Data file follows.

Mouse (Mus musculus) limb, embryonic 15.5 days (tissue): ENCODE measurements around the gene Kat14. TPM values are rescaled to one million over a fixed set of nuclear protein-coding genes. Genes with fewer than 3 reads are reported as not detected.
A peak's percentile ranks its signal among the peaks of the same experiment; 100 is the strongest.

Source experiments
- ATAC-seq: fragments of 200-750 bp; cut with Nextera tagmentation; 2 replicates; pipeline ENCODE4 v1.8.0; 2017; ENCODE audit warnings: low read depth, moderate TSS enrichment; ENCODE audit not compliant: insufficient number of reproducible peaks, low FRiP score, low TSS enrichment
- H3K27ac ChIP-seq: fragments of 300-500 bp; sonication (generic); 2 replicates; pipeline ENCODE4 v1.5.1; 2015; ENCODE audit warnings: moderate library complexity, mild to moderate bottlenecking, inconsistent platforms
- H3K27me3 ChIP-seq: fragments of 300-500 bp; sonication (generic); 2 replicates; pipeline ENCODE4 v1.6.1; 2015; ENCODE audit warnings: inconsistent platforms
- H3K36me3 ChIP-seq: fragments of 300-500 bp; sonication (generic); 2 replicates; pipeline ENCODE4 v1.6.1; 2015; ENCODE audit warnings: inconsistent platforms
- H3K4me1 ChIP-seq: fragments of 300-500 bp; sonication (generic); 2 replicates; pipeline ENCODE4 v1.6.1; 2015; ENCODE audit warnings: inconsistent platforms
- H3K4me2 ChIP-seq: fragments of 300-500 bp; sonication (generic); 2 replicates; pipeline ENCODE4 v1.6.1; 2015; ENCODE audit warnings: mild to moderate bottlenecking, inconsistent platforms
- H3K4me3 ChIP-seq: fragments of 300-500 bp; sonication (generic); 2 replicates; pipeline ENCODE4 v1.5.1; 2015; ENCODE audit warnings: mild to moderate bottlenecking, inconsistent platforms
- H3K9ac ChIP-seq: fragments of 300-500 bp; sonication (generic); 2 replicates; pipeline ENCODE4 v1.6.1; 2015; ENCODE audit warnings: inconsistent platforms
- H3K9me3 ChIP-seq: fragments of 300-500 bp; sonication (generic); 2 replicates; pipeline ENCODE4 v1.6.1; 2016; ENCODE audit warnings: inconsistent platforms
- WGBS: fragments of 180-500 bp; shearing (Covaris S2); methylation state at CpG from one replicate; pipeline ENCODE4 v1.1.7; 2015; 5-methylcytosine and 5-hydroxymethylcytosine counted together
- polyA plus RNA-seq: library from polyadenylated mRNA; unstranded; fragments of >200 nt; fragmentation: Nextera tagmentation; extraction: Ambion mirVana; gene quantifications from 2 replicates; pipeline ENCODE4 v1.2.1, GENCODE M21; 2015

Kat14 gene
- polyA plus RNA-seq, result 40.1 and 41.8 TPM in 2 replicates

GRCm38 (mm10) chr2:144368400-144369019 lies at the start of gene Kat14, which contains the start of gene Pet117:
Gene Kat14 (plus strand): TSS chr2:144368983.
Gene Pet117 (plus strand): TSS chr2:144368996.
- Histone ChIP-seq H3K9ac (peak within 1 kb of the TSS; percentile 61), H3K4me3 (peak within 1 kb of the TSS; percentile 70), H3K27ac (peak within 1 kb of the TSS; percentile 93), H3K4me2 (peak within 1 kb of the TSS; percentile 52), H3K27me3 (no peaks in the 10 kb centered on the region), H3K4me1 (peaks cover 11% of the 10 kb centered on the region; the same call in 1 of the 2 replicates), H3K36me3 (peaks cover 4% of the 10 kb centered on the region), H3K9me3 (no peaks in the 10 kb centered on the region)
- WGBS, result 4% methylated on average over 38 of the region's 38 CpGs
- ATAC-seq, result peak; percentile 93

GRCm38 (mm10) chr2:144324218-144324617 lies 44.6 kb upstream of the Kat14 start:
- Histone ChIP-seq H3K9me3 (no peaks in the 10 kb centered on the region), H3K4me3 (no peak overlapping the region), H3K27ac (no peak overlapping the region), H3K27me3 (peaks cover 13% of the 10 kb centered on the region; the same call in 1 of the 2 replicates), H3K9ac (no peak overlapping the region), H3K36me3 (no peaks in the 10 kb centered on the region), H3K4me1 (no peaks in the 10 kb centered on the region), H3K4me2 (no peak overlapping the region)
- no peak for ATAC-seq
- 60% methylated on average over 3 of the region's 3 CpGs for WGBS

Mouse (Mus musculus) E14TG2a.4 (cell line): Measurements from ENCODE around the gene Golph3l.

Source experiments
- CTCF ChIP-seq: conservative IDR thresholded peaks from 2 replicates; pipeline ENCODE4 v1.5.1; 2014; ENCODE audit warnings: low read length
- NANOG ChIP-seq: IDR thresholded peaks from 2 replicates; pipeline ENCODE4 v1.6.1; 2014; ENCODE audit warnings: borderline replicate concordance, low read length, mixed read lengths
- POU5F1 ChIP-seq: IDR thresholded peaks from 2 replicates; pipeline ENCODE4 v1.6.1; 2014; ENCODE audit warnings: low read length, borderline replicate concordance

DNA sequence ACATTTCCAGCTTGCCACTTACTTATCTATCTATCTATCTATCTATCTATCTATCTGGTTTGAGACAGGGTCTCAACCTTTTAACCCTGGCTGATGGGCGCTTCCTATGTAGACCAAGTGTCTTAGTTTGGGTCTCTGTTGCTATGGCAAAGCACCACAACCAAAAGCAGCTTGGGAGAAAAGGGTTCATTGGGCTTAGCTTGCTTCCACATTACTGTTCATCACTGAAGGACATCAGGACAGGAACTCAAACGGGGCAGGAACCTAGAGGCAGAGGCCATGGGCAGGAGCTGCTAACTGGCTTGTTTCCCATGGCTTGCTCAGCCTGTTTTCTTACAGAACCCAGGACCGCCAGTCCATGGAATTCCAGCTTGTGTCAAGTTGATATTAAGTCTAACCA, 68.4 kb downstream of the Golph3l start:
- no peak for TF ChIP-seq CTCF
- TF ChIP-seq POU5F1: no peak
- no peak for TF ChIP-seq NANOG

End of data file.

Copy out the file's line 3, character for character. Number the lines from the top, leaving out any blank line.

Source experiments